It is difficult to believe that there have been forty five years since I watched this show on the old family television. I admit that I had not given much thought to it but when a chance came around to review it I jumped at it. Many times in the past when I had a chance to revisit something I enjoyed from my childhood I was disappointed with the series as an adult. There is a certain halo effect at work were anything from that long ago seems better than what is on TV now. This was not the case here. The show holds together very well. It is dated to some extent which is only natural but overall it is something that I would still watch now. There is action that comes from strong story lines and reasonable presentation of the characters. Honey West is a strong, opinionated young woman working in a field that traditionally all male. She is not shy about using her feminine ways to get the goods on the criminal in her sights. She inherited the private investigation firm from her late father, a little nod to the male hierarchy that wouldn’t accept Honey building her own business. It also gave the writers a way out with how she was trained in this area; she learned at her father’s knee. Besides Sam Honey has a couple of others in her life. One is her quirky Aunt Meg (Irene Hervey) who is a ‘speak her mind’ sort of gal. Then there is Honey’s pet ocelot Bruce who is a physical manifestation of the dangerous feline nature that Honey exudes.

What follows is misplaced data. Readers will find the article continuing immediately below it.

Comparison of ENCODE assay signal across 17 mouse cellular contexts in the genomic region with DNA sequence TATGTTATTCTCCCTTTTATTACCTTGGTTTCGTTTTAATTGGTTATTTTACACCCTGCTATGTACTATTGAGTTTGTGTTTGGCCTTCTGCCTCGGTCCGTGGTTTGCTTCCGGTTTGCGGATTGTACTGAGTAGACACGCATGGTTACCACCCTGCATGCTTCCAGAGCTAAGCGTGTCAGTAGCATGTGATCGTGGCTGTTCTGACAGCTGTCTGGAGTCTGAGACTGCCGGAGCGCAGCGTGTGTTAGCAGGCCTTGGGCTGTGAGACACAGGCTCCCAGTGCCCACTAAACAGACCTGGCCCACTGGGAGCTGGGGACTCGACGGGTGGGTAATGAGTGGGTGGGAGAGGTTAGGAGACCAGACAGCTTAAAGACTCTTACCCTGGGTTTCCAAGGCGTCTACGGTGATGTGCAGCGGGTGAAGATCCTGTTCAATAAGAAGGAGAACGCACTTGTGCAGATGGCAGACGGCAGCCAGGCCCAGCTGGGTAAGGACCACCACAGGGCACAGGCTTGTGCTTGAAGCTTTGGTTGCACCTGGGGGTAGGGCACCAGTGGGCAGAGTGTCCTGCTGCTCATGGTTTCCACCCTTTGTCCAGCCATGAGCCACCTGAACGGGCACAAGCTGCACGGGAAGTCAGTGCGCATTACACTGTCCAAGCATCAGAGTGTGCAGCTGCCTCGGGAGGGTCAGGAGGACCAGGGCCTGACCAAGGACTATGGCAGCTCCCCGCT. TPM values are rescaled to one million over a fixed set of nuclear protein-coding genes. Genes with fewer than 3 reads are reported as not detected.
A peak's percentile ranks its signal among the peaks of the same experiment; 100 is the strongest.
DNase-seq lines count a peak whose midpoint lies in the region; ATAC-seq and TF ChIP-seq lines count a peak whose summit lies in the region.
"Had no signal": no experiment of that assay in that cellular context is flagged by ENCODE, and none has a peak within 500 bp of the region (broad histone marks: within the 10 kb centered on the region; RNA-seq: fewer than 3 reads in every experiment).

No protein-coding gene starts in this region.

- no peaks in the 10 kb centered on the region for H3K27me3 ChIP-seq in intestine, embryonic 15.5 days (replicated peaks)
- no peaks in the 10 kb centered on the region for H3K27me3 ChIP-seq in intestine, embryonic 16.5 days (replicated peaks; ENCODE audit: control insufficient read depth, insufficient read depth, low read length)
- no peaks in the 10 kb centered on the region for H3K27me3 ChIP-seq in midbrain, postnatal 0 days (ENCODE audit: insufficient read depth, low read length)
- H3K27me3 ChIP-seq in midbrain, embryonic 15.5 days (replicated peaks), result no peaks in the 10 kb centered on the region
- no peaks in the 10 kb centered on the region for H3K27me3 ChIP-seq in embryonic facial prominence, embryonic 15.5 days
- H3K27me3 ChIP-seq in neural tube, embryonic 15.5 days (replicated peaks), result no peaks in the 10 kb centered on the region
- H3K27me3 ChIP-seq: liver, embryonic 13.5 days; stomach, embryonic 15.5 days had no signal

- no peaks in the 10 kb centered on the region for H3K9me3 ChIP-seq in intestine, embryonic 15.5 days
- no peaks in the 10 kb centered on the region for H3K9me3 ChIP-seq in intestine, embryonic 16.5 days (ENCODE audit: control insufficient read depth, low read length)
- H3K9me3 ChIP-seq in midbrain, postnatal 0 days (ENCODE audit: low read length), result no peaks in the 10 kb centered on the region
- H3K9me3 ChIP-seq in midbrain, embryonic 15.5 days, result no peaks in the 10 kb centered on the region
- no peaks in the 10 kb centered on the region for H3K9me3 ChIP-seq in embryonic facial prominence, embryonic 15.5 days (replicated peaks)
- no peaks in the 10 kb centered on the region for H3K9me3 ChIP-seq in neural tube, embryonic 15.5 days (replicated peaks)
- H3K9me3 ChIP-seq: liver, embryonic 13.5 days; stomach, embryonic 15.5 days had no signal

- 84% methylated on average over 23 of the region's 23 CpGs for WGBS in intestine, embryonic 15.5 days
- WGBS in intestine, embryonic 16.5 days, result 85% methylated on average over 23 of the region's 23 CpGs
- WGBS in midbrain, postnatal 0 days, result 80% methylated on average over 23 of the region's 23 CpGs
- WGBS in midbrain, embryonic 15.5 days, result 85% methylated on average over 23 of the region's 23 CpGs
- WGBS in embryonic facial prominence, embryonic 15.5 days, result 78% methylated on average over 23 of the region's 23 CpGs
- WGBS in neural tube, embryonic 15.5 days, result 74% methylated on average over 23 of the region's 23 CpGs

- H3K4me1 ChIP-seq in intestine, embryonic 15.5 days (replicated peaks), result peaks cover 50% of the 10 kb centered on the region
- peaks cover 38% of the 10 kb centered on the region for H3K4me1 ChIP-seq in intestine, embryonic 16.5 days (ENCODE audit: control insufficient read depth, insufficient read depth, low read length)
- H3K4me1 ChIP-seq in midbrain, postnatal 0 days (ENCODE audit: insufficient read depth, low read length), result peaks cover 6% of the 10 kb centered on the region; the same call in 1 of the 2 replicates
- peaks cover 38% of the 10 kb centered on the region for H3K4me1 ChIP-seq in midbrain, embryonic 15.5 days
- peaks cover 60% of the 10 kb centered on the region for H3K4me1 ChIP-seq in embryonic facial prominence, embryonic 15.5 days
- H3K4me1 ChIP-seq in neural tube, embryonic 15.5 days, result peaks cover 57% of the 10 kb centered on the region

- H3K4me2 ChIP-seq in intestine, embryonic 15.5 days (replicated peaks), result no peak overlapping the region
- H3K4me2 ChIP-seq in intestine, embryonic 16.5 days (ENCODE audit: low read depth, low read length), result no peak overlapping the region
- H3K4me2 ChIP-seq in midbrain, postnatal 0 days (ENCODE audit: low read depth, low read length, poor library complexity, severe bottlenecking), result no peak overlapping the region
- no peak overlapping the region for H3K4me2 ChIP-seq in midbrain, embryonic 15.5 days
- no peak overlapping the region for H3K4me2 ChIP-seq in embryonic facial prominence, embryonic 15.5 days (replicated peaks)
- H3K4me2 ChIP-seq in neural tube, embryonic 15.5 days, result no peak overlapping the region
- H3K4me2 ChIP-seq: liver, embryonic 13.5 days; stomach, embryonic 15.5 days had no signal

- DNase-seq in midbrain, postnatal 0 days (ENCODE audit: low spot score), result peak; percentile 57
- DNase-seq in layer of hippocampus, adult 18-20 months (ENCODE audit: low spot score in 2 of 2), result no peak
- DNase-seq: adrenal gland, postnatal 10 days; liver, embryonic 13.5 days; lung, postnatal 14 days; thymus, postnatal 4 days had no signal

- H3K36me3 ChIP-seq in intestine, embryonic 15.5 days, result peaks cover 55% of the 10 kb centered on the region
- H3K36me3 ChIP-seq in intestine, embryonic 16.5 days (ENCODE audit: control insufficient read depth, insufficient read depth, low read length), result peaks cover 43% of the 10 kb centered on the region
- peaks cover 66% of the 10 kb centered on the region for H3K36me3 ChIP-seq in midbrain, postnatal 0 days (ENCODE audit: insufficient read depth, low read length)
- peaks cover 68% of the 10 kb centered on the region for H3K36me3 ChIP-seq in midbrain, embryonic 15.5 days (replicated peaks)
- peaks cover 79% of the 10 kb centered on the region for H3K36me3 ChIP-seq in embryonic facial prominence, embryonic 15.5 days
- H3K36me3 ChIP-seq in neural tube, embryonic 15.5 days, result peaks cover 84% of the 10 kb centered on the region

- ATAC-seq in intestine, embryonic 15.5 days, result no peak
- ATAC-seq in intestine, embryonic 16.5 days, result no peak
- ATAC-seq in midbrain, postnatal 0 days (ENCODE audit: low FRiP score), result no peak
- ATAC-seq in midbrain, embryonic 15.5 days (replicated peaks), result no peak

With only a half hour, actually about 22 minutes, to get the story out the writers had little time to spend on character development. Honey was shown as a no nonsense woman who is more than able to get the job done. The plots of the episodes follow the same basic format and types of crimes that the male detective would encounter. The stories frequently required Honey going undercover to the evidence she requires to solve the case at hand. There are the usual assortment of bad guys that will be brought to justice by Honey such as arsonists, kidnappers and thieves. It wouldn’t be a sixties crime show if someone close to Honey wasn’t kidnapped and Sam manages in at least one episode. Since Honmey is a beautiful and intelligent there has to be a hint of romance. Since the writers needed to maintain some degree of sexual tension between her and Sam any potential suitor for Ms West had to have something wrong. In one episode she discovers the man she has been dating is actually a jewel thief.
The series was out in that time before color television was wide spread and is presented in black ad white. The video has held up very well for a one season series from so long ago. There are some problems with the contrast but nothing so major as to be annoying. The Dolby mono soundtrack is acceptable but nothing special. This is a piece of our childhood for many of us and it is great to have it finally on DVD.